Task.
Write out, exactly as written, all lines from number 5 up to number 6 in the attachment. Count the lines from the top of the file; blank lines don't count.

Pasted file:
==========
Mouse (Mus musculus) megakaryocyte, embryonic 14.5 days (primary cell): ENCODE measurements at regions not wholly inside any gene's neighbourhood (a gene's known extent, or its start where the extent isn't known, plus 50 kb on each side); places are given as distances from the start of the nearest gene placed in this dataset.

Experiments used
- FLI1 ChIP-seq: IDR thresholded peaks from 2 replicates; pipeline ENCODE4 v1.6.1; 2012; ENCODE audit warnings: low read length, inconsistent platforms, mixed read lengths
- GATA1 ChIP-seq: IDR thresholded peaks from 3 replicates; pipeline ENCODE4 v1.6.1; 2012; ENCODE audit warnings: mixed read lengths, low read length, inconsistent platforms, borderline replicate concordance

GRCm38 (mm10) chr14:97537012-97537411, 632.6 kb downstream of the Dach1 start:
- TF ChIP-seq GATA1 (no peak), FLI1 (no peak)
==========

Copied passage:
GRCm38 (mm10) chr14:97537012-97537411, 632.6 kb downstream of the Dach1 start:
- TF ChIP-seq GATA1 (no peak), FLI1 (no peak)